India: IPO-bound Ujjivan SFB seeks more time to reduce promoter shareholding

Samit Ghosh, founder and managing director, Ujjivan Financial Services. Photo: Mint

Ujjivan Small Finance Bank, which is set to launch its initial public offering (IPO) next week, is seeking an extension from the Reserve Bank of India to bring down its promoter shareholding, bank officials said. The bank will start discussions with the regulator once the listing is over.

“Within five years, we have to reduce the shareholding to 40%. We will take it up with RBI. If they still insist that we have to reduce to 40% within five years, then we will look at OFS (offer for sale) or acquisition one year after this IPO,” Samit Ghosh, managing director & chief executive officer, told reporters.

Ujjivan Small Finance Bank has fixed a price band of 36-37 per share for its IPO opening on 2 December. The proposed issue will see promoter shareholding falling to 85% post the IPO. It will comprise a fresh issue of equity shares aggregating up to 750 crore. A portion of the issue aggregating up to 75 crore is set apart for eligible Ujjivan Financial Services shareholders, on a proportionate basis.

“We don’t want to acquire just to build our book. We are looking at something which brings new talent, new way of doing things like a tech company or a specialised NBFC, which does business where we are not doing business,” he added.

Ujjivan SFB had been exploring a reverse merger of its parent company with itself before the IPO. The bank’s parent Ujjivan Financial Services Ltd went public in 2016, after receiving an in-principle licence from RBI to start a small finance bank. The RBI later asked the promoter holding company to list its small finance bank unit to comply with its norms, which mandate that a small finance bank with a net worth of more than 500 crore must be listed within three years of the launch of operations.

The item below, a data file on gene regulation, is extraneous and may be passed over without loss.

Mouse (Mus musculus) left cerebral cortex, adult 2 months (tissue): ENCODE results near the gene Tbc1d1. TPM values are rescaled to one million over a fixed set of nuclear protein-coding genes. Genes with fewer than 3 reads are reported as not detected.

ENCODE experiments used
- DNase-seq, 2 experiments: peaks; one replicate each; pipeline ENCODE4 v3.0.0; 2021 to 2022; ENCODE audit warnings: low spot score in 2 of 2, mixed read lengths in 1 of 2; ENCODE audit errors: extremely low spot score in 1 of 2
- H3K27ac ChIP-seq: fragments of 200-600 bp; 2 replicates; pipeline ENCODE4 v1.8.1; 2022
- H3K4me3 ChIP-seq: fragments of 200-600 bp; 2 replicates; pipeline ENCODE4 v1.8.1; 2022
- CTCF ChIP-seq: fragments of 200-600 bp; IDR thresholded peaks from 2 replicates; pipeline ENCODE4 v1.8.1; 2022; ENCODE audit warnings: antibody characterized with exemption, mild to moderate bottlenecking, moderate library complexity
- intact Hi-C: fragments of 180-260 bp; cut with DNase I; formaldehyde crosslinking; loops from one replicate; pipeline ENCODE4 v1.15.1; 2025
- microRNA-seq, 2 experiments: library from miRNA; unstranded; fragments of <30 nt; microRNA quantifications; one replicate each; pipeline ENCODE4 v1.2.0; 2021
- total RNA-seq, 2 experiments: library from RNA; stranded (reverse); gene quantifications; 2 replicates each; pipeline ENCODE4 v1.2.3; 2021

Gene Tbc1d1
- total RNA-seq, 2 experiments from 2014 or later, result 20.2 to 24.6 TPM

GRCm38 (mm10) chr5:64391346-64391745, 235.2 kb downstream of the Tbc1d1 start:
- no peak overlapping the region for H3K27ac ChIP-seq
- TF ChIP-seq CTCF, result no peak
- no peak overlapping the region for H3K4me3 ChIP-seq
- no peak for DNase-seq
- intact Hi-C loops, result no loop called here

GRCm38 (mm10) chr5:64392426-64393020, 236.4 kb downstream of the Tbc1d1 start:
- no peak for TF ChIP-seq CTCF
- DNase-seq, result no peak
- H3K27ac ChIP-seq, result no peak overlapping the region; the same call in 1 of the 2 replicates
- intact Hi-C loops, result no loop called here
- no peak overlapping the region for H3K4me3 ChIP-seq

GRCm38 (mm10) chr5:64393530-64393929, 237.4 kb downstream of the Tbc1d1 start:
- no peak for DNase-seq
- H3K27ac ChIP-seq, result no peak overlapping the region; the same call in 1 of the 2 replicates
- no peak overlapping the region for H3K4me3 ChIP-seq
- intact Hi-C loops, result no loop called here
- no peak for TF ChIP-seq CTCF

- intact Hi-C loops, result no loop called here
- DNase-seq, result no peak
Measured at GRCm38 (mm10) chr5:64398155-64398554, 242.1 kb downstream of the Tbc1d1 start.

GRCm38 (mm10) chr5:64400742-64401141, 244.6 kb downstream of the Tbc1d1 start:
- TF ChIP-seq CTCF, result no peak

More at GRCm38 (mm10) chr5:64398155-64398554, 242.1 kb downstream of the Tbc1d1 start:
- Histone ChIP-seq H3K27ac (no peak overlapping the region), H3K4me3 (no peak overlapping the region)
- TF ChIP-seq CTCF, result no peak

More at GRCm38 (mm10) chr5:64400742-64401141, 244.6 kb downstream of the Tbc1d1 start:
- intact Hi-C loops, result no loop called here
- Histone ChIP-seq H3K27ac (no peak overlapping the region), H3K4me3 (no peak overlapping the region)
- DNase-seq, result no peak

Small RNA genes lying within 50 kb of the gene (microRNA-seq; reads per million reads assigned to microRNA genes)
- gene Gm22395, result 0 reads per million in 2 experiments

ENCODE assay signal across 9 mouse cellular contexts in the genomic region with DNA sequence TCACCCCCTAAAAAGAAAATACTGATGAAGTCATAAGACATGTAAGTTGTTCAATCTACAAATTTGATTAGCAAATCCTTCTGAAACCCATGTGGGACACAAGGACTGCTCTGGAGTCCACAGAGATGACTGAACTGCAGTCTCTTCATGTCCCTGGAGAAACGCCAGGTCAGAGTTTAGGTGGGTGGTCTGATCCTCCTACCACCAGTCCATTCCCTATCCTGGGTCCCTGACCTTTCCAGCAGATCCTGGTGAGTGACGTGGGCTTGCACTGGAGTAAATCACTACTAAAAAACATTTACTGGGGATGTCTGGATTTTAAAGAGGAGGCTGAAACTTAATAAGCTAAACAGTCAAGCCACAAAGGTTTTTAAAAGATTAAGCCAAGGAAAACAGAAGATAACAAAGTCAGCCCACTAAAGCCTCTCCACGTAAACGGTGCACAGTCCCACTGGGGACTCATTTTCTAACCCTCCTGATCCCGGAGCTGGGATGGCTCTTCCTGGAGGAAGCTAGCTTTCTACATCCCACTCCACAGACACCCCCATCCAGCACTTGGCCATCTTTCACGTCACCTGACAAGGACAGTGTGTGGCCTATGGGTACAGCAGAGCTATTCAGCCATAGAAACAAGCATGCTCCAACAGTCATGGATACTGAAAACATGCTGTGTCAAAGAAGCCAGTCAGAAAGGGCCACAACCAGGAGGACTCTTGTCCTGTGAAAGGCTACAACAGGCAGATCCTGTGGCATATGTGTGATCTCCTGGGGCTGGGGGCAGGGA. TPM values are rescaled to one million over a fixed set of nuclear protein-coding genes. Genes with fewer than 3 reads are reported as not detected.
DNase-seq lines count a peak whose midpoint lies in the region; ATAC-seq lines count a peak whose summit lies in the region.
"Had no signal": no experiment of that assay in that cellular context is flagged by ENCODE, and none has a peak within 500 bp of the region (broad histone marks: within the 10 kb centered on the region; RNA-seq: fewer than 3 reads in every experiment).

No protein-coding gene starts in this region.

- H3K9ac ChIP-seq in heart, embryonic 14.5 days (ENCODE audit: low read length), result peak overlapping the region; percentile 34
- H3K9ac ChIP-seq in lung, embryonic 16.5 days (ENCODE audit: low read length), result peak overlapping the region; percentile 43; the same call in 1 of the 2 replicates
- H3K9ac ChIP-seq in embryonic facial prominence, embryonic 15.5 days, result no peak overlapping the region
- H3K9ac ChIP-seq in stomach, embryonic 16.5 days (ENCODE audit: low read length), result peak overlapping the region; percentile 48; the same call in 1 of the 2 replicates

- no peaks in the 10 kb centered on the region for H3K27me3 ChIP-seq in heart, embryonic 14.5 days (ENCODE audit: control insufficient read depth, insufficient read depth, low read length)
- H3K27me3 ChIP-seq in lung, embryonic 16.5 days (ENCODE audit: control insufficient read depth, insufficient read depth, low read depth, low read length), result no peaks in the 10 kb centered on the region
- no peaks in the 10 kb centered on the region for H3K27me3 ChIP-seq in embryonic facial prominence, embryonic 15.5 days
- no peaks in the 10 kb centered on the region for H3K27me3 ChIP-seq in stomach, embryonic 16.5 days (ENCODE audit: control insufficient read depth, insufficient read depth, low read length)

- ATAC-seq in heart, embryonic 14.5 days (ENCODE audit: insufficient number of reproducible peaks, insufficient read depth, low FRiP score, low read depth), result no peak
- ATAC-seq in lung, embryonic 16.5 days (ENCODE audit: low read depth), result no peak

“Within RBI guidelines, the reverse merger or allowing the promoter to reduce the shareholding to zero, is already a part of the clarification. So, that still stands. What we were asking for is not wait five years and do it earlier. That’s been turned down. After five years, it’s still possible, subject to RBI’s comfort with us in the sense they will look at annual audit or our compliance records,” he said.

Ujjivan SFB has a gross loan book size of 12,863.60 crore, with microfinance loans constituting 79.2% of the total loan book and MSME loans accounting for 6.5%.

This article was first published in livemint.com

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In Singapore, we are looking to double our reporting team by this year-end to comprehensively cover the fast-moving world of funded startups and VC, PE & M&A deals. We want reporters who can tell our readers what is really happening in these sectors and why it matters to markets, companies and consumers. The ability to write precisely and urgently is crucial for these roles. Ideal candidates must have to ability to work in a collaborative, dynamic, and fast-changing environment. We want our new hires to be digitally savvy and ready to experiment with new forms of storytelling. Most importantly, we are looking for hard-hitting reporters who work well in a team. Collaboration and collegiality are a must.

Following vacancies can be applied for (only in Singapore).

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  • A reporter to track companies/startups that have raised private capital, and have the potential to become unicorns. SEA currently has over 40 companies with a valuation of over $100 million and under $1 billion.
  • A reporter who can get behind the scenes and reveal how funding rounds are put together, or why they’ve failed to materialise. She/he in this role will largely focus on long-format stories. 
  • A journalist to track special situations funds, distressed debt and private credit (from the PE angle) across Asia.